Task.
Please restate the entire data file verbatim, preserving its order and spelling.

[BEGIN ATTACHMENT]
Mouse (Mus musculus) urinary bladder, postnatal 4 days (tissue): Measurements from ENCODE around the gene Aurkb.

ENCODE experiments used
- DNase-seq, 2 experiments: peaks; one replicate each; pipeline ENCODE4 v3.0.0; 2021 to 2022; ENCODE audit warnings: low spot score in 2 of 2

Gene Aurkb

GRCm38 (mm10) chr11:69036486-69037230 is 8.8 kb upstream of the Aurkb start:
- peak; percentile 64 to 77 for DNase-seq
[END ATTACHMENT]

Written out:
Mouse (Mus musculus) urinary bladder, postnatal 4 days (tissue): Measurements from ENCODE around the gene Aurkb.

ENCODE experiments used
- DNase-seq, 2 experiments: peaks; one replicate each; pipeline ENCODE4 v3.0.0; 2021 to 2022; ENCODE audit warnings: low spot score in 2 of 2

Gene Aurkb

GRCm38 (mm10) chr11:69036486-69037230 is 8.8 kb upstream of the Aurkb start:
- peak; percentile 64 to 77 for DNase-seq